Upshur County Magistrates sworn into duty


BUCKHANNON — Twenty-sixth Judicial Court Judges Jacob Reger and Kurt Hall swore into duty Alan Suder and Mark Davis as Upshur County magistrates following their election in May. Suder and Davis were sworn in on Wednesday, June 15 in the Upshur County Circuit Courtroom at 3 p.m.

Suder was sworn into duty by Judge Reger while Suder’s wife Christy held the Bible in which Suder spoke his oath over. Davis was sworn into duty by Judge Hall while Davis’ wife Brenda held the Bible in which Davis spoke his oath over. Both Davis and Suder were instructed to place their left hand on the Bible while raising the right hand and speaking their oath of office.

According to the West Virginia Judiciary, “There are 158 magistrates in West Virginia. There are at least two magistrates in every county and ten in the largest county, Kanawha.” Additionally, the West Virginia Judiciary stated, “Magistrates use their training and sound judgment to oversee the application and enforcement of state laws, municipal laws and court procedures. Magistrates have jurisdiction over civil cases in which the financial amount in dispute is less than ten thousand dollars. They hear misdemeanor cases and conduct preliminary examinations in felony cases. In criminal cases they issue and record affidavits, complaints, arrest warrants and search warrants, as well as set bail and make decisions concerning proposed plea agreements, the collection of courts costs, cash bonds and fines. Magistrates issue emergency protective orders in cases involving domestic violence. Immediately entering domestic violence petitions into the Domestic Violence Database and Registry is an important part of their work.”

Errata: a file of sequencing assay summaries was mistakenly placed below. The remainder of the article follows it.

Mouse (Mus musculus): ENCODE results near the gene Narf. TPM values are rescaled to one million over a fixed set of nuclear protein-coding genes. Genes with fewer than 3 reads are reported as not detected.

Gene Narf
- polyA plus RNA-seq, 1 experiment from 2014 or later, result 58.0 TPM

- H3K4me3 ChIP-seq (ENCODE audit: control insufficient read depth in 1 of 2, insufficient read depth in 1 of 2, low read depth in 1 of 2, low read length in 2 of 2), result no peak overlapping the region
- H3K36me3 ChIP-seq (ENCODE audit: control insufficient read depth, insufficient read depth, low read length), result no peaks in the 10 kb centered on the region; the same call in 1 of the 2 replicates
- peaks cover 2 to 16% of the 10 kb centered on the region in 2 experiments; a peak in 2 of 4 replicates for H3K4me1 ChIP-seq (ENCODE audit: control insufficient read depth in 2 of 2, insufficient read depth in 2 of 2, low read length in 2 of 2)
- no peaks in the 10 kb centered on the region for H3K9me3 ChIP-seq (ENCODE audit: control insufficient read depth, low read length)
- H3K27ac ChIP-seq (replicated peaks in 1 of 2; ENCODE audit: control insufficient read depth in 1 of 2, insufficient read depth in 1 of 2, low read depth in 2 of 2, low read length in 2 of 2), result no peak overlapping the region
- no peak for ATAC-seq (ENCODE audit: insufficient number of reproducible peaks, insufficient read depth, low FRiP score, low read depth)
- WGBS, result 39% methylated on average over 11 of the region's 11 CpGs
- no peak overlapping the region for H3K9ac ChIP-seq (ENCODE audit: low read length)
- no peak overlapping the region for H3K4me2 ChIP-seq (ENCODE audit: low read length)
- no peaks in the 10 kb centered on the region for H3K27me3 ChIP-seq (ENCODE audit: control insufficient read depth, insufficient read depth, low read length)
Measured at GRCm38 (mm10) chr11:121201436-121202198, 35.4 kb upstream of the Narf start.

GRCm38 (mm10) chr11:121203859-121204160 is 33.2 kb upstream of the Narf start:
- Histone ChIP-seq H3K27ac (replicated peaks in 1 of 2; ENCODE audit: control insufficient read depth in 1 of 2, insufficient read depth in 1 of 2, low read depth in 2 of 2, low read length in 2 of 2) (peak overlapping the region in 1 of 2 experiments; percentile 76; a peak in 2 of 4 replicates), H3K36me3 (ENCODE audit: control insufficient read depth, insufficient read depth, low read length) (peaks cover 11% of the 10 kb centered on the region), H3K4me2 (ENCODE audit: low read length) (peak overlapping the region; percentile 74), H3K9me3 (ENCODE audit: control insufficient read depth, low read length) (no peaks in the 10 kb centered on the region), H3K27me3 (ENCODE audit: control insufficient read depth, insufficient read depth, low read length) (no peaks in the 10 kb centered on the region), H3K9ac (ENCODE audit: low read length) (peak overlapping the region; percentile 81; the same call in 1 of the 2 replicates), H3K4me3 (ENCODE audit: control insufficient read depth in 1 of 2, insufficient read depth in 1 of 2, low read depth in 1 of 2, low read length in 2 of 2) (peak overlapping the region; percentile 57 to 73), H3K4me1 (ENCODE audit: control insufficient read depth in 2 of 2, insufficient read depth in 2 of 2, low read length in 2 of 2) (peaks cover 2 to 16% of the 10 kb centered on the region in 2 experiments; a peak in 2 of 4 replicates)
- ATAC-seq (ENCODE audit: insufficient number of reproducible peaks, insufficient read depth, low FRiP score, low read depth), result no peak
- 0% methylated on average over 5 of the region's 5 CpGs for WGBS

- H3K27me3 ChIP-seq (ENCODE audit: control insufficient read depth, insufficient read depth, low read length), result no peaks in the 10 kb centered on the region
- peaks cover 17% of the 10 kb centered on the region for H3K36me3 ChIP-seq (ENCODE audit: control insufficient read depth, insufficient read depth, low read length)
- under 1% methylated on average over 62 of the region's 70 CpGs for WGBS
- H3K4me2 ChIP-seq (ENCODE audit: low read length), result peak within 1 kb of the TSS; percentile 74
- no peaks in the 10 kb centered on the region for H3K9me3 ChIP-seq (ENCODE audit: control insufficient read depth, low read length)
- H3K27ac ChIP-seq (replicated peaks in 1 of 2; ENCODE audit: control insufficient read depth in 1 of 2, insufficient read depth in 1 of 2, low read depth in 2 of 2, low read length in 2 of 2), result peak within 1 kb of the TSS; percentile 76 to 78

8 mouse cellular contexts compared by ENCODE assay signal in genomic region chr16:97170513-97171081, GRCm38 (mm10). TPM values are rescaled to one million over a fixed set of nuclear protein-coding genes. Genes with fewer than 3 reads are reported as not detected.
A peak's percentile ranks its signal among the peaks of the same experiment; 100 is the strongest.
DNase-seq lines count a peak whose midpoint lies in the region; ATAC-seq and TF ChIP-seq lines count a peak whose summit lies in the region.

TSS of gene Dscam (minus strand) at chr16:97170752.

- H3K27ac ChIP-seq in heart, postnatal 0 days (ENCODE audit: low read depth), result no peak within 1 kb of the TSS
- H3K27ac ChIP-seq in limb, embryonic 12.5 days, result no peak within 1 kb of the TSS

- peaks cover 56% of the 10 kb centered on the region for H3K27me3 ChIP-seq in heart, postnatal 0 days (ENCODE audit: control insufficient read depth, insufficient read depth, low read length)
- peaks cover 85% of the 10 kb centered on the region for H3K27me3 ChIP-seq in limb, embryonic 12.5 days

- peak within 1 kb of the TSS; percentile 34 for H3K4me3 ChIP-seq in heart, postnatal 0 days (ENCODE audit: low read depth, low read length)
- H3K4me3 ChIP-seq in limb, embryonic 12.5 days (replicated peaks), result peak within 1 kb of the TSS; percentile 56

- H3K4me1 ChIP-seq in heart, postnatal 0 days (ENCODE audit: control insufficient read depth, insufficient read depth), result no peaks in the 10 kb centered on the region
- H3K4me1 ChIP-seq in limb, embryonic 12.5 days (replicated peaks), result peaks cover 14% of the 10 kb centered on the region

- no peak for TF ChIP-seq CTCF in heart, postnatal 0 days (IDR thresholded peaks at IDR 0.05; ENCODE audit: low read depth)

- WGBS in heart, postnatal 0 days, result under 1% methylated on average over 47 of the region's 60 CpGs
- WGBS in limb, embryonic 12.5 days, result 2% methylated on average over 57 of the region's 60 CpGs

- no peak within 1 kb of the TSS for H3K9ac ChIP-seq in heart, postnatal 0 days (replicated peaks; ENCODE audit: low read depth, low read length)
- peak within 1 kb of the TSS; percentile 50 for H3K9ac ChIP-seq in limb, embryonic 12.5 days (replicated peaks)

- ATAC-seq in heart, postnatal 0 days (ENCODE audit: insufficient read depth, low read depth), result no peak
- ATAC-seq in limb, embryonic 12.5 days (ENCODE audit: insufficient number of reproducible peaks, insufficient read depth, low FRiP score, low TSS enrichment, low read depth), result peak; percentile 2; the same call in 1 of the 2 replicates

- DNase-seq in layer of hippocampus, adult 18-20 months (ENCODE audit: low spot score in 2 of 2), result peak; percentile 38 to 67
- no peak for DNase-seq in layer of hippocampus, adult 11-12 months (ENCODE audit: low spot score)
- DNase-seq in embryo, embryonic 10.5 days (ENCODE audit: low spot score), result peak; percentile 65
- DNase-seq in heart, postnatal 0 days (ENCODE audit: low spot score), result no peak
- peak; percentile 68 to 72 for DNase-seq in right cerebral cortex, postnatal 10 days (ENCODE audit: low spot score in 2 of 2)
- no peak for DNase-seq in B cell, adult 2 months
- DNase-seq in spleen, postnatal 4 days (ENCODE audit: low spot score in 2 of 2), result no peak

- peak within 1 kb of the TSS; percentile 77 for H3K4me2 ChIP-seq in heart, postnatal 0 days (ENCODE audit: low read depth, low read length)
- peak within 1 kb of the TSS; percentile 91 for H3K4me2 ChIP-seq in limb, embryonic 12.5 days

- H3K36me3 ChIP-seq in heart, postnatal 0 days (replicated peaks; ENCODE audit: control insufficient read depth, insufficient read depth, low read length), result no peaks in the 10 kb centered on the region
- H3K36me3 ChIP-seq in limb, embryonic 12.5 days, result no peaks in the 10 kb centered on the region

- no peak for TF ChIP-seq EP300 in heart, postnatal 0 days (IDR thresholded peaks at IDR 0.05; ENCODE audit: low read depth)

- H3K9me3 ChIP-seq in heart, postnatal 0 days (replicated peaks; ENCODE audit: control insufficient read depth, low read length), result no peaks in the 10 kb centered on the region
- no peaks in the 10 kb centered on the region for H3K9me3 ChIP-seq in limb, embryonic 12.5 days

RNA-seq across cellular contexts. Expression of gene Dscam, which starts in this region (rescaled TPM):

The Judiciary continues to say that “In some counties where there are no mental hygiene commissioners, the chief judge can designate a magistrate to handle all or part of probable cause involuntary hospitalization cases. Magistrates, however, cannot handle final commitment or guardianship cases. In some counties both mental hygiene commissioners and designated magistrates are appointed by the chief judge to do portions of mental hygiene work. Magistrates can enter mental hygiene orders into West Virginia’s Mental Health Registry and issue applications and temporary placement orders after hours and on weekends when needed.”

It is further documented that magistrate court cases appeals are heard by circuit courts. Magistrates also are supervised by administrators of the Supreme Court of Appeals of W.Va. Magistrates complete four-year terms in non-partisan elections. Although some magistrates are lawyers, the West Virginia Constitution does not require magistrates to be lawyers. It is also reported by the W.Va. Judiciary that if a magistrate is unable to complete his or her term, a replacement is appointed by the Chief Circuit Judge. The appointed replacement then serves until the next elections and must run in the next election if wishing to remain in office.

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